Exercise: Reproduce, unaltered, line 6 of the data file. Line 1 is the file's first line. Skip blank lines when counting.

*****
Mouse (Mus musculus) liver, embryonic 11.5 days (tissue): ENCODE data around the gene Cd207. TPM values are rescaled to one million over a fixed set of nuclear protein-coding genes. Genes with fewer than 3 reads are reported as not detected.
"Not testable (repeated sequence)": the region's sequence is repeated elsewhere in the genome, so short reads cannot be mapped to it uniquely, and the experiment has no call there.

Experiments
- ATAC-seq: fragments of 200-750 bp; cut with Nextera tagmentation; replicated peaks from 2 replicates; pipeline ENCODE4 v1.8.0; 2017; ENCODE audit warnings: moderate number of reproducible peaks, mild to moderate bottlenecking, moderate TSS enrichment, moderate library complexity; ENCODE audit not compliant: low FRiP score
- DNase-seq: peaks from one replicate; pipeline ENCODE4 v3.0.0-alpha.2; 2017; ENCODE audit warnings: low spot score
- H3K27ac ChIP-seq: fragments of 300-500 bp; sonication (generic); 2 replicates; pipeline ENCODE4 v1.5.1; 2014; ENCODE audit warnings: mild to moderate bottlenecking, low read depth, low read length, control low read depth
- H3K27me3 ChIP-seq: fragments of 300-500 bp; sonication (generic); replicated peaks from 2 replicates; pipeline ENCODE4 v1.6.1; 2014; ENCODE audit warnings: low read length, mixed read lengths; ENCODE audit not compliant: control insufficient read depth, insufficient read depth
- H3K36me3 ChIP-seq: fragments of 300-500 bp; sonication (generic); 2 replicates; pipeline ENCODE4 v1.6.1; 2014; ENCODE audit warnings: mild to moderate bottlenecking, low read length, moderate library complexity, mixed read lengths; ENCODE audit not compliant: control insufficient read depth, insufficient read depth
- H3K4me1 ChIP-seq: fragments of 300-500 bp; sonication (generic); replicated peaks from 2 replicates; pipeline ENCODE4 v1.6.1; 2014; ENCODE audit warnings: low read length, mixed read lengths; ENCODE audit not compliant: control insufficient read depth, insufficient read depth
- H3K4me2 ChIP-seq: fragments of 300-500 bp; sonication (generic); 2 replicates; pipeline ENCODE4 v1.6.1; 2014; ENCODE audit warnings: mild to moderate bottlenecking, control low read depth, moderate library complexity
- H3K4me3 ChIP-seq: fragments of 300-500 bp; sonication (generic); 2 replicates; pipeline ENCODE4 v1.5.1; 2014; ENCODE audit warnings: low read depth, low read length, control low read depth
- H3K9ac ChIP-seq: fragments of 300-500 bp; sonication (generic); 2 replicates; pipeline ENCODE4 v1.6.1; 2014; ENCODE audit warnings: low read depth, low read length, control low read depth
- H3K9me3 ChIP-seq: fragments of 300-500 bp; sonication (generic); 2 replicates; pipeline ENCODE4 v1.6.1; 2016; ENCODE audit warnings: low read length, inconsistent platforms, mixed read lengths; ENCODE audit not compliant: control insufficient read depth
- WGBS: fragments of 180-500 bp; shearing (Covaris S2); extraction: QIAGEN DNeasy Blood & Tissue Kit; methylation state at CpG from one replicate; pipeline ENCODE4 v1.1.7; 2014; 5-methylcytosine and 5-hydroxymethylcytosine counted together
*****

- H3K27ac ChIP-seq: fragments of 300-500 bp; sonication (generic); 2 replicates; pipeline ENCODE4 v1.5.1; 2014; ENCODE audit warnings: mild to moderate bottlenecking, low read depth, low read length, control low read depth